Meanwhile, DePrima is suspiciously vague when she declares, “Some of my medications may not be covered” – how odd that someone so affected by the ACA would not definitively know whether or not her medication is covered.

Videos: Americans for Prosperity via YouTube

The “Unaffordable” Plan

Also in February, AFP sponsored an ad that featured a Michigan cancer survivor, Julia Boonstra, who says that prior to the ACA’s implementation, she had a “wonderful doctor and a great health care plan.” Once her plan was canceled under the ACA, Boonstra enrolled in a new plan that she says is “unaffordable” — and its “out-of-pockets are high.”

However, a fact check conducted by The Washington Post’s Glenn Kessler found that AFP intentionally failed to distinguish between Boonstra’s out-of-pocket costs and the actual price of her health care plan. In fact, her new plan cut her monthly premiums by $529, and also allowed her to keep her doctor.

Boonstra later admitted she does not actually know what she is paying for in her new plan. Documentation offered by AFP to validate the ad asserted only that her hypothetical future out-of-pocket costs are “unaffordable” — not that her plan is. AFP also neglected to calculate the actual value of a specific hypothetical out-of-pocket cost after deducting the money Boonstra saves monthly under her new plan, which then could have been compared to the value of same-purpose out-of-pocket costs that she faced under her previous insurance plan, before her monthly premiums dropped.

Finally, this ad also failed to include one of Obamacare’s main provisions: an out-of-pocket maximum of $6,350 for covered expenses under an individual plan – expenses that are fully covered after the individual reaches that amount; even if Boonstra pays out of pocket “20 percent” of the time, as she claims, she will eventually match $6,350 and will no longer be responsible for out-of-pocket costs on any expense even partially covered in her plan.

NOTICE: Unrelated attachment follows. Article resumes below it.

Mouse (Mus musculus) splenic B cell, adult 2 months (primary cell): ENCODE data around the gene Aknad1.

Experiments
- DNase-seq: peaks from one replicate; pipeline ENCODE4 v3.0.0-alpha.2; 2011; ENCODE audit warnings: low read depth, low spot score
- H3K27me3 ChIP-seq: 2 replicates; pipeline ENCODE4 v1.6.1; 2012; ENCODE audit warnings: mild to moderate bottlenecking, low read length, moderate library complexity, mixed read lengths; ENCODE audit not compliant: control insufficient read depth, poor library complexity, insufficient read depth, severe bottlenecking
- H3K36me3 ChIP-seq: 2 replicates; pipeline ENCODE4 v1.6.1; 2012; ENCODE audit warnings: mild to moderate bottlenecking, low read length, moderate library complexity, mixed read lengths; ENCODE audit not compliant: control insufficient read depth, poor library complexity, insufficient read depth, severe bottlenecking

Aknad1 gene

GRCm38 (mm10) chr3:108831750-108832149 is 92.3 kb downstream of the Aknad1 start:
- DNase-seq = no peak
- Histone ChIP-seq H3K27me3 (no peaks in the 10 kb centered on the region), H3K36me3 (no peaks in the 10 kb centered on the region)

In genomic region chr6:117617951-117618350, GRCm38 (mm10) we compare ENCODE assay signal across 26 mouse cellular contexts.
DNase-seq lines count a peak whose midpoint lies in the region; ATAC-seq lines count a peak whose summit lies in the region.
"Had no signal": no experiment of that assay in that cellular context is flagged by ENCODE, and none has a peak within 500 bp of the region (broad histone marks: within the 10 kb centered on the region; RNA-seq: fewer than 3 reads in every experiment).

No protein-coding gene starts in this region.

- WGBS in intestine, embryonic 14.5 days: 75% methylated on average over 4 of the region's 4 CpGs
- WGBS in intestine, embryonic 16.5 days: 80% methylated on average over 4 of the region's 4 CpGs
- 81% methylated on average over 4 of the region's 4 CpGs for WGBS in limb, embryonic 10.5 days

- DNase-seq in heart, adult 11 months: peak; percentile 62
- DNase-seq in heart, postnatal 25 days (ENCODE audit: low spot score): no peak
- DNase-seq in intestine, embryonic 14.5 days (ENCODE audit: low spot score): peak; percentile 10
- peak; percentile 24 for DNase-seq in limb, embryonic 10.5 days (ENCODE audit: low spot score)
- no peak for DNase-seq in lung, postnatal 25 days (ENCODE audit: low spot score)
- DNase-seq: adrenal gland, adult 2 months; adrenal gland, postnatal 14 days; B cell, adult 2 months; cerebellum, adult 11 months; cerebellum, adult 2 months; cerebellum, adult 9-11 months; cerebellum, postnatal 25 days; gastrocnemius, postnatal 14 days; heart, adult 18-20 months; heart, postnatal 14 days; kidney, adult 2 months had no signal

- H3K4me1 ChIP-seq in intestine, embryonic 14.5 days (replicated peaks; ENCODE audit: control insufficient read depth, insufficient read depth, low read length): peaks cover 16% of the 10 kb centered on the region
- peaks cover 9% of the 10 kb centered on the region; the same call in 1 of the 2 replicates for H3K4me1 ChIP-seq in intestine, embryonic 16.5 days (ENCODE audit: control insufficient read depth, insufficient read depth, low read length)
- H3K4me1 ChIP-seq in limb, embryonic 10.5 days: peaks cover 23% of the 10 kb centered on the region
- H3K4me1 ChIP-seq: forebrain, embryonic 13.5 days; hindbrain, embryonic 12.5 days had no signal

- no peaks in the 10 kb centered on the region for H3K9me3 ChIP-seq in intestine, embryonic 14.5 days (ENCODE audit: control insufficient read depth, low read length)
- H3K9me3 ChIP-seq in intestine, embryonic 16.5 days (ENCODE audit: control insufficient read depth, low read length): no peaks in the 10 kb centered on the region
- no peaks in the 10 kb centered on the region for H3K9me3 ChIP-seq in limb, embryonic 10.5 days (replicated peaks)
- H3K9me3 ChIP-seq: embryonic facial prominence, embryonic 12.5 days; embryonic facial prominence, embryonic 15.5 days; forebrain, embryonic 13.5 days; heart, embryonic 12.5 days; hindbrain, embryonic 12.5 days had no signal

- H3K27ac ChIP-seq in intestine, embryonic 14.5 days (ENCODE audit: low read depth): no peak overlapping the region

Video: Americans for Prosperity via YouTube

The Lost Jobs

Representative Thom Tillis (R-NC) aired an attack ad against his 2014 challenger, Senator Kay Hagan (D-NC), in February, featuring the caption: “Congressional Budget Office estimates 2 million lost jobs due to Obamacare.” The claim that 2 million jobs will be lost because of the ACA is so bogus, however, that even fellow GOP colleague and House Budget Committee chairman Paul Ryan (R-WI) clarified that the CBO’s claim of “2.5 million jobs” lost by 2024 could be attributed to several factors — not just because “employers are laying people off.” Talking Points Memo also notes that “most of that drop… would be the result of Americans choosing not to work.”

Video: Thom Thillis via YouTube

Donald Trump in El Paso

Official White House Photo by Shealah Craighead

The city of El Paso, Texas, announced on Tuesday that it had hired a law firm to collect on $569,204 it is still owed by Donald Trump's presidential campaign for costs associated with a February 2019 rally.

"A lot of us have been concerned about this outstanding invoice, about the amount of money that is owed to us by the Trump campaign," said local Rep. Peter Svarzbein said during a city council meeting.